Science is for those who learn; poetry, for those who know. ~Joseph Roux, Meditations of a Parish Priest
Mathematics and Poetry are... the utterance of the same power of imagination, only that in the one case it is addressed to the head, in the other, to the heart. ~Thomas Hill
Can [poets] do anything but gradually ascend towards the source, towards the primitive ideas that bind together man—the family and society—with a different cement to that of science and of law? Long will it be ere poetry can solder together the fragments of its falling sceptre; but these fragments are beautiful, and in the present day he who succeeds in picking up one of them will be a king among us. ~Alexandre Vinet (1797–1847)
Everything one invents is true, you may be perfectly sure of that. Poetry is as precise as geometry. ~Gustave Flaubert
If Galileo had said in verse that the world moved, the inquisition might have let him alone. ~Thomas Hardy
Poetry: Free Verse
"Them kind of poems ain’t stylish no longer. Rhymes has gone out. Everything’s ‘free verse’ now. I’ve been readin’ up about it. So I’ve wrote some of ’em. They’re real easy to do — jest lines chopped off free an’ easy, anywheres that it happens, only have some long, an’ some short, for notoriety, you know, like this." And she read:
"A great big cloud
That was black
Out of the West. An’ I knew
That a storm was brewin’.
An’ it brewed."
"Now that was dead easy — anybody could see that. But it’s kind of pretty, I think, too, jest the same. Them denatured poems are always pretty, I think — about trees an’ grass an’ flowers an’ the sky, you know. Don’t you?" ~Eleanor H. Porter, "Free Verse — à la Susan," Dawn, 1918
Sorry if these lines are irregular in length and jolty in meter. ~J. F. Bowman, 1868 [a little altered
I recently bought a book of free verse. For twelve dollars. ~George Carlin, Napalm & Silly Putty, 2001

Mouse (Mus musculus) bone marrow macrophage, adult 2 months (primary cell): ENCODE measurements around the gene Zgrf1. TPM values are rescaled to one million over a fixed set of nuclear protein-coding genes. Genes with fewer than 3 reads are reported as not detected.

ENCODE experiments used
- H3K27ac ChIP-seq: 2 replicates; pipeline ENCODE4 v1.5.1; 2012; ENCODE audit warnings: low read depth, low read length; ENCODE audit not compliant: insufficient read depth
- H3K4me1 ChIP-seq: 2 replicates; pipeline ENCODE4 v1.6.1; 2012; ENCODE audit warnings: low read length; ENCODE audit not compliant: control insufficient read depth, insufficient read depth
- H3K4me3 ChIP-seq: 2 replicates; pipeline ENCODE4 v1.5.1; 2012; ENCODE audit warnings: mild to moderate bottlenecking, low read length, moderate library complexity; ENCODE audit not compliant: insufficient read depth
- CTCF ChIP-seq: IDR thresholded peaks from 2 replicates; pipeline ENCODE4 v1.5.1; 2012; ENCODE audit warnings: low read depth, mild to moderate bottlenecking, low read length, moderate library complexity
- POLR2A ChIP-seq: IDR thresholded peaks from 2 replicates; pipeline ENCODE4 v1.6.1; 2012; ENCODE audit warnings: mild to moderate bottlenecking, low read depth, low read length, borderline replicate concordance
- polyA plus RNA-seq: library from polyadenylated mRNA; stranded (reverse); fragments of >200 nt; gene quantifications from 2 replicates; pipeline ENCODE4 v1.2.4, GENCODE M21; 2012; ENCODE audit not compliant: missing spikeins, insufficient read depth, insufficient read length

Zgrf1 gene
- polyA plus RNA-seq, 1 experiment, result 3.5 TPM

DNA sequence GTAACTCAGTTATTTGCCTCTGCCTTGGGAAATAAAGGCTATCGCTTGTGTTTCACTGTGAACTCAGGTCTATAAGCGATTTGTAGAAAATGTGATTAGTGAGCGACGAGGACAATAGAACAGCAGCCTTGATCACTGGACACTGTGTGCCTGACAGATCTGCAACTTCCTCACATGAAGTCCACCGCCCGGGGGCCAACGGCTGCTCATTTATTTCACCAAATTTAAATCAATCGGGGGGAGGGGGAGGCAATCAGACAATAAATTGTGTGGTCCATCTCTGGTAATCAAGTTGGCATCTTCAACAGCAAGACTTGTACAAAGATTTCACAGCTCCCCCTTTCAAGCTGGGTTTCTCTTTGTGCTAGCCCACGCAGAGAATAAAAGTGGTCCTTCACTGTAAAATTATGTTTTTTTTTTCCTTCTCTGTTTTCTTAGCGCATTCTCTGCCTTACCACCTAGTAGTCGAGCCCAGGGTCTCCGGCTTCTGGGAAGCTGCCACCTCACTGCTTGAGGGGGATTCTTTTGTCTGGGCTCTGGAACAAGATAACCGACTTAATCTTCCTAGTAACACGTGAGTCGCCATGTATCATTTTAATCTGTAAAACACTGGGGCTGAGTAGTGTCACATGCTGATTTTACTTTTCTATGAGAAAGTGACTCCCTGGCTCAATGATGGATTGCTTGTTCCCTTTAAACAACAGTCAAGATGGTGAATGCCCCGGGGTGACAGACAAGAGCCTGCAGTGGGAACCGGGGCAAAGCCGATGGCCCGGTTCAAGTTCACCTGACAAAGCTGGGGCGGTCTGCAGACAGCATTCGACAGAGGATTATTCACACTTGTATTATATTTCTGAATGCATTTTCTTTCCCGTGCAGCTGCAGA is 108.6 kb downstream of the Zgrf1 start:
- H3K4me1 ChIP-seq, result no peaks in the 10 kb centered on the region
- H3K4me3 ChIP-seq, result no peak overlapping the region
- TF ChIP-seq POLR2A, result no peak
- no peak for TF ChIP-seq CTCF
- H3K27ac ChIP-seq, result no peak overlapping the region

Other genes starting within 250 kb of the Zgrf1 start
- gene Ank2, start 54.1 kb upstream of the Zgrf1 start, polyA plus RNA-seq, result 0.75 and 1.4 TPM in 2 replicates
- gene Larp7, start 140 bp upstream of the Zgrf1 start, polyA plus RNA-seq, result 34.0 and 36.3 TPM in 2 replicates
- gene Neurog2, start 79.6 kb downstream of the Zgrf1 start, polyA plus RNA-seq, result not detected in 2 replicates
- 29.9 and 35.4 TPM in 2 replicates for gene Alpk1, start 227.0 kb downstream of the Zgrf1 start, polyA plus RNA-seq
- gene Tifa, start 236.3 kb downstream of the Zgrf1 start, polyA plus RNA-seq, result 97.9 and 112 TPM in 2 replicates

I'd as soon write free verse as play tennis with the net down. ~Robert Frost
Couldn't you play better tennis with the net down? ~Carl Sandburg
The modern poet does not deny the right of regular verse to exist, or to be poetic. He merely affirms that poetry is sincerity, and has no essential alliance with regular schemes of any sort. He reserves the right to adapt his rhythm to his mood, to modulate his metre as he progresses. ~Herbert Read, Phases of English Poetry, 1928
The poet who writes "free" verse is like Robinson Crusoe on his desert island: he must do all his cooking, laundry, darning, etc., for himself. In a few exceptional cases this manly independence produces something original and impressive, but as a rule the result is squalor — empty bottles on the unswept floor and dirty sheets on the unmade bed. ~W. H. Auden, "Squares and Oblongs," 1947
My own verse is usually free verse. The freer the better. ~L. Ron Hubbard
Teenagers are free verse walking around on two legs. ~Dorothy Allison
Poetry was music. Poetry was not the thing said, but continual evocation of delicious suggestions of meaning. Poetry was an unconscious crystallization of glittering images upon the bare twig of metre. Poetry, at the nadir of this search for its essence, became the formless babble and vomit of the poet's subconscious mind. ~A. D. Hope, 1957
pay at the tollbooth with pretty words
then swim naked under the bridge.
~Terri Guillemets, "Contemporary poetry," 2016
Poetry is not imagination, but imagination shaped. Not feeling, but feeling expressed symbolically; the formless suggested indirectly through form. Hence the form is an essential element of poetry. And, the form in which poetical feeling expresses itself is infinitely varied. ~Frederick W. Robertson, paraphrased from a lecture delivered before the Members of the Mechanics’ Institution, 1852
I love writing poetry because poetry can be anything you want it to be — just like daydreaming. There are no rules except those in your heart and your own pen. ~Terri Guillemets, "Quiet time with my soul," 1998
Poetry is nearer to vital truth than history. ~Plato
Poetry is all that is worth remembering in life. ~William Hazlitt
Poetry is creative; to be a poet is to remake the universe. ~Alexandre Vinet (1797–1847)
Poetry is perfect verbs hunting for elusive nouns. ~J. Patrick Lewis, jpatricklewis.com
Poetry is a perfectly reasonable means of overcoming chaos. ~I.A. Richards (1893–1979)
Poetry is the overflowing of the soul. ~Henry T. Tuckerman, "Bryant," Thoughts on the Poets, 1850
Poetry is just the evidence of life. If your life is burning well, poetry is just the ash. ~Leonard Cohen
Poetry is not always words. ~Terri Guillemets, "Moonglow over the mountain," 1991